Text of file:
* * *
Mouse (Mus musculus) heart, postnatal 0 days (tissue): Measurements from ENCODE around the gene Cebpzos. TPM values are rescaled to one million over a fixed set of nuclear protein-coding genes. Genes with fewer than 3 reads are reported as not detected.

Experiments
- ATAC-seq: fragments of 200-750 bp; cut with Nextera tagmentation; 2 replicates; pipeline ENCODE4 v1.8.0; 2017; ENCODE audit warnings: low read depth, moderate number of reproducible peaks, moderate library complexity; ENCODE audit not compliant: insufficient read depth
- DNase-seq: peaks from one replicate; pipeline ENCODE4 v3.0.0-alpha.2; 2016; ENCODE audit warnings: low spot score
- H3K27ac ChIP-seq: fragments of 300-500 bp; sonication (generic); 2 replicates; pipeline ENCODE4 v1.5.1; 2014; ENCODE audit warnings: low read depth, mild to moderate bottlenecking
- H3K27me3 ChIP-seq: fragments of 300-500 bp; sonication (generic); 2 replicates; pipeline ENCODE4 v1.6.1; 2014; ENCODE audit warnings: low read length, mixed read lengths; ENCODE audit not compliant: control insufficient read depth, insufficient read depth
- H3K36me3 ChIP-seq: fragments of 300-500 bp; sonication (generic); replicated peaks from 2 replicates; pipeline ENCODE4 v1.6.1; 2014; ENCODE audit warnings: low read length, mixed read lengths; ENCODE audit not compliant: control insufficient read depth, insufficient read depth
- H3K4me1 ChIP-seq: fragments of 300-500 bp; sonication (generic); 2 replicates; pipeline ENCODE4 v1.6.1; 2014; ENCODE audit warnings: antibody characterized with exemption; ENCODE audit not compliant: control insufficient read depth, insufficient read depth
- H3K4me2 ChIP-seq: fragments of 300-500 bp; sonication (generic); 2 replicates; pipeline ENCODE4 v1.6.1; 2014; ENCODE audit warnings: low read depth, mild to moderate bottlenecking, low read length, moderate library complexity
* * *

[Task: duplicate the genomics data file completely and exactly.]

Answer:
Mouse (Mus musculus) heart, postnatal 0 days (tissue): Measurements from ENCODE around the gene Cebpzos. TPM values are rescaled to one million over a fixed set of nuclear protein-coding genes. Genes with fewer than 3 reads are reported as not detected.

Experiments
- ATAC-seq: fragments of 200-750 bp; cut with Nextera tagmentation; 2 replicates; pipeline ENCODE4 v1.8.0; 2017; ENCODE audit warnings: low read depth, moderate number of reproducible peaks, moderate library complexity; ENCODE audit not compliant: insufficient read depth
- DNase-seq: peaks from one replicate; pipeline ENCODE4 v3.0.0-alpha.2; 2016; ENCODE audit warnings: low spot score
- H3K27ac ChIP-seq: fragments of 300-500 bp; sonication (generic); 2 replicates; pipeline ENCODE4 v1.5.1; 2014; ENCODE audit warnings: low read depth, mild to moderate bottlenecking
- H3K27me3 ChIP-seq: fragments of 300-500 bp; sonication (generic); 2 replicates; pipeline ENCODE4 v1.6.1; 2014; ENCODE audit warnings: low read length, mixed read lengths; ENCODE audit not compliant: control insufficient read depth, insufficient read depth
- H3K36me3 ChIP-seq: fragments of 300-500 bp; sonication (generic); replicated peaks from 2 replicates; pipeline ENCODE4 v1.6.1; 2014; ENCODE audit warnings: low read length, mixed read lengths; ENCODE audit not compliant: control insufficient read depth, insufficient read depth
- H3K4me1 ChIP-seq: fragments of 300-500 bp; sonication (generic); 2 replicates; pipeline ENCODE4 v1.6.1; 2014; ENCODE audit warnings: antibody characterized with exemption; ENCODE audit not compliant: control insufficient read depth, insufficient read depth
- H3K4me2 ChIP-seq: fragments of 300-500 bp; sonication (generic); 2 replicates; pipeline ENCODE4 v1.6.1; 2014; ENCODE audit warnings: low read depth, mild to moderate bottlenecking, low read length, moderate library complexity